What is time? | LiveScience

Time is the apparent progression of events from past to future. While it’s impossible to completely define the nature of time, we all share many common experiences bound by time: Causes lead naturally to effects, we remember the past but not the future and the evolution of time appears to be continuous and irreversible.

Is time relative?

Einstein’s theory of special relative revealed that the experience of the flow of time is relative to the observer and their situation. Previously, the work of Isaac Newton had assumed the existence of a “master clock” that kept synchronized time throughout the universe. This clock wasn’t really thought to exist, but the concept allowed Newton’s equations to work. The key idea was that all observers could agree on the exact same moment of time, according to the Internet Encyclopedia of Philosophy (opens in new tab).

However, building on work before him, Einstein discovered that the passage of time is relative. In special relativity, moving clocks run slowly; the faster you move in space, the more slowly you progress through time. The closer you get to the speed of light, the greater this effect becomes.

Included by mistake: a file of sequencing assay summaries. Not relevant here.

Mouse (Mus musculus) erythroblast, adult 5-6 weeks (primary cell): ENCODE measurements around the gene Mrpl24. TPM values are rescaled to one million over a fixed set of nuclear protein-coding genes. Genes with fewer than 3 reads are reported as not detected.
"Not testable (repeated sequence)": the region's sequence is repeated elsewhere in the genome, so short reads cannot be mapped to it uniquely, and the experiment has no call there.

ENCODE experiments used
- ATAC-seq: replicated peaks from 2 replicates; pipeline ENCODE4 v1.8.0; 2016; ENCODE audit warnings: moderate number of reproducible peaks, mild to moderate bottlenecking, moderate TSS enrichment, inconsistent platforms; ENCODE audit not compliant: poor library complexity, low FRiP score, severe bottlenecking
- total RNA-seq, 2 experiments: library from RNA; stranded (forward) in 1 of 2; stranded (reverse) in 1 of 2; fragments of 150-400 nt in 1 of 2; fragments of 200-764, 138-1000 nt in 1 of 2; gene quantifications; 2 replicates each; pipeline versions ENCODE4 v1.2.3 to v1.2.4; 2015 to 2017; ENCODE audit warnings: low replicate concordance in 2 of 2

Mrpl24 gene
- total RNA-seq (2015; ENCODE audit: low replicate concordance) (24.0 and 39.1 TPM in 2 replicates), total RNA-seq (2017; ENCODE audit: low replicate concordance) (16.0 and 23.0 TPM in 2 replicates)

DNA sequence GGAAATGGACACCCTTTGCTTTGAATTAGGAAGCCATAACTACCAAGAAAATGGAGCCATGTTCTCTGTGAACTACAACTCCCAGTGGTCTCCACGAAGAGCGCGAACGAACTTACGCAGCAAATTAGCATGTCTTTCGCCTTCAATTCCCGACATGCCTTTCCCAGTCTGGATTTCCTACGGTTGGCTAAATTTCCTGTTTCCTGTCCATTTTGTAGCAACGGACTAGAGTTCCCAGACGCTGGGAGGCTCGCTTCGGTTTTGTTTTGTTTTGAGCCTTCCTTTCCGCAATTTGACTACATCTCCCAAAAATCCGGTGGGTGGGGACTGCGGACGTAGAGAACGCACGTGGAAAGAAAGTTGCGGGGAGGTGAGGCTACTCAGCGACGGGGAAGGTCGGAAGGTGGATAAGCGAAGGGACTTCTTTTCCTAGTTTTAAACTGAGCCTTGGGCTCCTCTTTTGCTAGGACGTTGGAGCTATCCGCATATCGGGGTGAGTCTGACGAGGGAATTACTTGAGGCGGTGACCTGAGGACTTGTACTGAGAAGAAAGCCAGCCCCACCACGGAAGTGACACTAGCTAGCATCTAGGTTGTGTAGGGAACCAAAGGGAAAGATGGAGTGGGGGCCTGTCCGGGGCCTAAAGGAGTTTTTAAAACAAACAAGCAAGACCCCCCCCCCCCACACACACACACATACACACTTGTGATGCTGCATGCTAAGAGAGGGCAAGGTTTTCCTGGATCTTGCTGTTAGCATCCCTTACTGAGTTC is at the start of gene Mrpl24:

Einstein showed in his theory of special relativity that two observers cannot agree on simultaneous events. This can be understood by this diagram. On the left, a train carriage is shown with a person, Alice, inside. Alice turns on a light in the middle of the carriage and observes light beams arriving at the two ends of the carriage at the same time, T2. On the right we see the scenario from Bob’s point on view on the platform as the train moves past with velocity v. He sees the two light beams emitted at the same time, just like Alice. However, because the train is moving to the right, the rear of the train intercepts the leftward light first, at time T1 < T2. Meanwhile, the light takes a little longer to strike the front of the train, which it does at time T3 > T1. So from Bob’s perspective, the events which Alice saw to be simultaneous occur one after the other. (Image credit: Mark Garlick/Science Photo Library via Getty Images)

In the decades since Einstein first proposed this concept, physicists have made multiple measurements that demonstrate this effect. An atomic clock aboard a jet airplane will tick at a slower rate than one on the ground. A subatomic particle called a muon doesn’t exist long enough to travel from the atmosphere, where it’s generated when cosmic rays strike air molecules, to the ground. But because muons travel at close to the speed of light, they seem to exist longer from our perspective, allowing them to complete their journey.

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